VORTEX. Noé’s film – taking a cue from Michael Snow’s La région central (Central Region, 1971) or 2001, where the astronaut is snipped off into the coffin of the universe (a leash as oxygen & coordination) – is able to detach oneself from the vertical axis, thus becoming vortical. Yet entering the Void still imposes a sense of being blocked, immobile, paralyzed. The stammering of space, looped roaming from focal point to focal point, one of the central portals being Adam’s undestined/unborn button – bellybutton. The spirit/gas has nowhere to go to in regard to extensity, only intensities are in play. Noé’s Tokyo, the epicentre of the “Mongol cause” of chaos according to Bely, is Petersburg: “All Petersburg is the infinity of a prospect raised to the power of n. While beyond Petersburg there is – nothing.” It is a “mathematical point”, it exists on maps, Google maps, overflown by helicopters like it was a matter of scrolling. The screen/plane as a table of information, “cerebral membrane where immediate and direct confrontations take place between the past and the future, the inside and the outside, at a distance impossible to determine, independent of any fixed point […] The image no longer has space and movement as its primary characteristics but topology and time.” The Time-Image that destroys everything? No, but it destroys the whole.

VERTEX. Noé’s opus keeps on returning into the tunnel/corridor, in which Goethe’s red, its reflection, is pulsating, and against which blood is nothing, or, at least a mere posteriority. A corridor, hollowed out through the head, cinema set free from the film stock (although Noé – supposedly in the name of the flesh – does not abandon it; there are no flashbacks, there are “fleshbacks”), projector, screen, camera, eyes. To drill new conditions of seeing. Not with the eyes, but with the centre of the head. Enter the Void is Noé’s Mirror, in which a gaping vertex throbs/breathes, evoking the words of Petersburg: “Sometimes (not always) before the very last moment of daytime consciousness, Apollon Apollonovich, as he went to sleep, would notice that all the threads, all the stars, forming a bubbling vortex, made a corridor that ran away into immeasurable distance and (what was most surprising) he would feel that this corridor began from his head, i.e. it, the corridor, was an infinite extension of his own head, the crown of which suddenly opened – an extension into immeasurable distance; thus the old senator, before going to sleep, received the most strange impression that he was looking not with his eyes, but with the very centre of his head, i.e. he, Apollon Apollonovich, was not Apollon Apollonovich but something that had lodged in his brain and was looking out of there, out of his brain; when the crown of his head opened up this something was able both freely and simply to run along the corridor until a point where it plunged into the abyss that was revealed there, far away down the corridor.”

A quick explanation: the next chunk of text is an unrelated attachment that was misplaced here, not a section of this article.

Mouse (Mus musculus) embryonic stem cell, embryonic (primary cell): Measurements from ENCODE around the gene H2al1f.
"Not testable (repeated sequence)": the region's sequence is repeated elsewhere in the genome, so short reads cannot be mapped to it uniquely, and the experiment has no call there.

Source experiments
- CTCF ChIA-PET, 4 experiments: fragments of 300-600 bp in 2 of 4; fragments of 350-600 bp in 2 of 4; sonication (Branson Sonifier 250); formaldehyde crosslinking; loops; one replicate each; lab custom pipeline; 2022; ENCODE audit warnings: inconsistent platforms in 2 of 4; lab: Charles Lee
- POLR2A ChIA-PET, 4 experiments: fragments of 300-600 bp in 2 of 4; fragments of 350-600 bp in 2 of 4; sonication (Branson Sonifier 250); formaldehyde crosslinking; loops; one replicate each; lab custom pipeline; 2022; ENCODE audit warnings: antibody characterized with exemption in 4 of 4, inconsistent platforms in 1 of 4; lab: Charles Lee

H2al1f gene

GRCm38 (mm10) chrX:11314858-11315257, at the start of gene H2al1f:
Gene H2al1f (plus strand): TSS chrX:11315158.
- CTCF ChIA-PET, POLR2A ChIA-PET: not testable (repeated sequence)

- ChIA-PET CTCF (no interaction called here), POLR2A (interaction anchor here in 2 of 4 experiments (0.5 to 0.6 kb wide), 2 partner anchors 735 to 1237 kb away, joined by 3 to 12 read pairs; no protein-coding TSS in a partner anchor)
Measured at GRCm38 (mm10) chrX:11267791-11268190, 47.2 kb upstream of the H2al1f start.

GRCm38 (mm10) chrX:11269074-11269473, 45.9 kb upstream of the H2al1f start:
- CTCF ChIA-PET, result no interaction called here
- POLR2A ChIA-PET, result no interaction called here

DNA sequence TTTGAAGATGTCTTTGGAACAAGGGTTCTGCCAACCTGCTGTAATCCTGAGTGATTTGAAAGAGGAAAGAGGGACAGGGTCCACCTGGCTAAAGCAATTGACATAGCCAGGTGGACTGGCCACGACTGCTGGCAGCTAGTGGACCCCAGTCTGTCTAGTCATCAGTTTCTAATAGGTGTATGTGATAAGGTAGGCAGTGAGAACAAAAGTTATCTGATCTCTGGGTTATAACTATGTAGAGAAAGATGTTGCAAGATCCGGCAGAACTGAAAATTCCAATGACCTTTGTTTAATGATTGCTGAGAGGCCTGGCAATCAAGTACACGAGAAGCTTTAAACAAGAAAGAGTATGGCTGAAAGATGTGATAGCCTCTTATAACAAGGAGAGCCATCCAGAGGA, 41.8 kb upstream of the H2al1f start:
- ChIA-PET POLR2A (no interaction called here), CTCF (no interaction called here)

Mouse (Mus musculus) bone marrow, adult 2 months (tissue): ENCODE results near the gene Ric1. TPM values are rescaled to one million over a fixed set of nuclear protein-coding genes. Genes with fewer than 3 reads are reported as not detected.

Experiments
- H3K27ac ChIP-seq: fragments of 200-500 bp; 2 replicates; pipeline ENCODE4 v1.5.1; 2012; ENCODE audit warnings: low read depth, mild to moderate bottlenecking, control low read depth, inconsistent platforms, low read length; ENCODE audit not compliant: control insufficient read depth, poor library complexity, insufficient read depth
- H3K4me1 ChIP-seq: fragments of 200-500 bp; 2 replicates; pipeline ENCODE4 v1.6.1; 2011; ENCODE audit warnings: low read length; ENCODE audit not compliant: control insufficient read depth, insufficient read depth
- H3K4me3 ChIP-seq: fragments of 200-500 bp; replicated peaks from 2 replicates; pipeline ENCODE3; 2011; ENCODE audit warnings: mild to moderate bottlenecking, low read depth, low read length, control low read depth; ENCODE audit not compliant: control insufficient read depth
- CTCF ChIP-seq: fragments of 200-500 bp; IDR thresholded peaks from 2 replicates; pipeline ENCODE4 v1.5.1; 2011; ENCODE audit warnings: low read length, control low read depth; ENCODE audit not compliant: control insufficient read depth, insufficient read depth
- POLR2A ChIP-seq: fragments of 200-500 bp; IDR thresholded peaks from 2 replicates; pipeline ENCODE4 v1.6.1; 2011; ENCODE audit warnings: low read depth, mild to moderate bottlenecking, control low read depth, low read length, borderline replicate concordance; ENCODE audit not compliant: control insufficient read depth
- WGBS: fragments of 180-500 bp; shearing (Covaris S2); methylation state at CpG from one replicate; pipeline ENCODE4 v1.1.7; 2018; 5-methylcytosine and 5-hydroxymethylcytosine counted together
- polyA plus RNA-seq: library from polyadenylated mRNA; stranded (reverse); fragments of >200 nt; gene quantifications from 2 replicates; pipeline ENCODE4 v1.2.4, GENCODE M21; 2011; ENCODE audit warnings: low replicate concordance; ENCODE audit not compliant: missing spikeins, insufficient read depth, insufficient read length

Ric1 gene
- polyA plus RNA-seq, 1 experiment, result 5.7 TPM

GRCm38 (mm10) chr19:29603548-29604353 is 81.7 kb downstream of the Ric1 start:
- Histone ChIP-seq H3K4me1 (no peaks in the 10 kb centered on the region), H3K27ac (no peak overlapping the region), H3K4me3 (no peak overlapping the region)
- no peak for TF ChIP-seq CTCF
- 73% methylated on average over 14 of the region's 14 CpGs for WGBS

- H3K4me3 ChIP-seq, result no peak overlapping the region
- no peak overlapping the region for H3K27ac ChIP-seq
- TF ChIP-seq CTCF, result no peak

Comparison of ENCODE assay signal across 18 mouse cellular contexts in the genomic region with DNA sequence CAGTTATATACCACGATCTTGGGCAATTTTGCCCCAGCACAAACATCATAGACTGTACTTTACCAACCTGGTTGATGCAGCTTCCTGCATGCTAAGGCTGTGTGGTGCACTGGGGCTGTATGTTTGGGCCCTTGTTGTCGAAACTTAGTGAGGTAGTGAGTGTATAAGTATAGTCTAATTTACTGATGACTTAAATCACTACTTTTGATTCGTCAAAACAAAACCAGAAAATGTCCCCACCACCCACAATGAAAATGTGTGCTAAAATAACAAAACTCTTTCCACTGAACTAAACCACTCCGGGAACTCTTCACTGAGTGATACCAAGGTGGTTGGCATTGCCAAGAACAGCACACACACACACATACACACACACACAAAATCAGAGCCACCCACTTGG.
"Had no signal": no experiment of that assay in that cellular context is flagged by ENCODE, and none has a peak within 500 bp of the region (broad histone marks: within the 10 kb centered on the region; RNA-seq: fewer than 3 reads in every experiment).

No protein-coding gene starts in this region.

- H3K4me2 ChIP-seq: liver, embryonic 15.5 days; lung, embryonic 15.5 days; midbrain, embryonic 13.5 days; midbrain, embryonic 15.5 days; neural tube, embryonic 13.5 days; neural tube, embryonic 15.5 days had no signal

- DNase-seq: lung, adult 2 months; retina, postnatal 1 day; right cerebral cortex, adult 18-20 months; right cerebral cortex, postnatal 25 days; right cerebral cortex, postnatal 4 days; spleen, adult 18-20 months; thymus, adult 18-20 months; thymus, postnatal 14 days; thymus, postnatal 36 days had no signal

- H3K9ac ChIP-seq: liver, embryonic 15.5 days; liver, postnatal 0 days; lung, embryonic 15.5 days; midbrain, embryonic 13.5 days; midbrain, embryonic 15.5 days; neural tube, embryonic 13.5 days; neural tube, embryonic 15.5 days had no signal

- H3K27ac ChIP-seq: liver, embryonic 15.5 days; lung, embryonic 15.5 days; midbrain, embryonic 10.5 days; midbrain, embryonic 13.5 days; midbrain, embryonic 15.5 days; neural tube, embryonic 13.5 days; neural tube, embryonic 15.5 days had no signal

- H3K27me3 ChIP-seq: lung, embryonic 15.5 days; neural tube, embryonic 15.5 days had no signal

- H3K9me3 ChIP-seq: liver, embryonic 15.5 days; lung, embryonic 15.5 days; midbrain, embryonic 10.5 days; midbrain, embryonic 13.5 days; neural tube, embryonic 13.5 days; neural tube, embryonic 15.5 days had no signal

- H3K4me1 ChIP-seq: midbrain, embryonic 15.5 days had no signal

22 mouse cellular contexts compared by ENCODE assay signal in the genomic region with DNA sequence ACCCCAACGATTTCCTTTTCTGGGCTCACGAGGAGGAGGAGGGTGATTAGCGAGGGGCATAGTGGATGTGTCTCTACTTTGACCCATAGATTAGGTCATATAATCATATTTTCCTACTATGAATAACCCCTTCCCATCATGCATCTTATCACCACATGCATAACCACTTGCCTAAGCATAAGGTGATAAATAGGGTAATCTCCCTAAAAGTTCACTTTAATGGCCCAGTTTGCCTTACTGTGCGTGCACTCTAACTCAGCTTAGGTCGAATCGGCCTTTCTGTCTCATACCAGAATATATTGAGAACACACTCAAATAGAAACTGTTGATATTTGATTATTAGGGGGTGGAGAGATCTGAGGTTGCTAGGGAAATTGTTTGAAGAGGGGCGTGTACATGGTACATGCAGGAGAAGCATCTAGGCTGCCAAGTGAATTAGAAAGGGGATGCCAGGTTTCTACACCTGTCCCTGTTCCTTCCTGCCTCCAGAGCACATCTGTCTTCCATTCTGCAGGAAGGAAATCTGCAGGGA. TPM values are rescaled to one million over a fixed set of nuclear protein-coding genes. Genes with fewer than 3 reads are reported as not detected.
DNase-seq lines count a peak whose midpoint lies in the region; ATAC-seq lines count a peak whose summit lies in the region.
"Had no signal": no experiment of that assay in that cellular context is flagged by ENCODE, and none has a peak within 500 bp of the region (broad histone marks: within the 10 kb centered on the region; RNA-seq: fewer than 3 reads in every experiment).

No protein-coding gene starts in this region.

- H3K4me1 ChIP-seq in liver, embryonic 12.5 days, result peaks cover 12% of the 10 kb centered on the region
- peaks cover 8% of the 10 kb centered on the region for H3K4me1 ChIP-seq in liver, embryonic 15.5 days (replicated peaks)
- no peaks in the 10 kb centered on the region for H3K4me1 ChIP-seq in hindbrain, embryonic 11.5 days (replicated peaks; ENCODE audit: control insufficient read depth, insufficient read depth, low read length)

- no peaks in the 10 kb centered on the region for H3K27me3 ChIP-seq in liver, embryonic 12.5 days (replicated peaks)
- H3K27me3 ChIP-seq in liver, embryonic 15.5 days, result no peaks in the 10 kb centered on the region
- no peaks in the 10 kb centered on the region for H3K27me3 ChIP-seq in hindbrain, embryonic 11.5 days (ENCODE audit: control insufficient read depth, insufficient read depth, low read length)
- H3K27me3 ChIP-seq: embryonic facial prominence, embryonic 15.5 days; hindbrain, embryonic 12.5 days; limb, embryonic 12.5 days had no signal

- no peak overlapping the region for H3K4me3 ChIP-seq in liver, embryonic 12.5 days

Through vertex to the abysmal darkness of the before-?, after-?, beyond?-life, which gapes in an interval from one thought to another. Darkness that is made out of snowflakes (Orson Welles’ Citizen Kane (1941)), corpuscles/feathers (Resnais’ L’amour à mort (1984)), darkness that is the stroboscopic white. Beyond dreaming, despite Noé’s declarations, all the way to the indistinguishableness or, more fatelessly, oneness of sleep and sleeplessness, life and death, flesh and thought.

Translated by Urša Kozic

Endnote

  1. Or as Walter Benjamin cites (cinema’s detractor) Georges Duhamel in ‘The Work of Art in the Age of Mechanical Reproduction’: “I can no longer think what I want to think. My thoughts have been replaced by moving images.”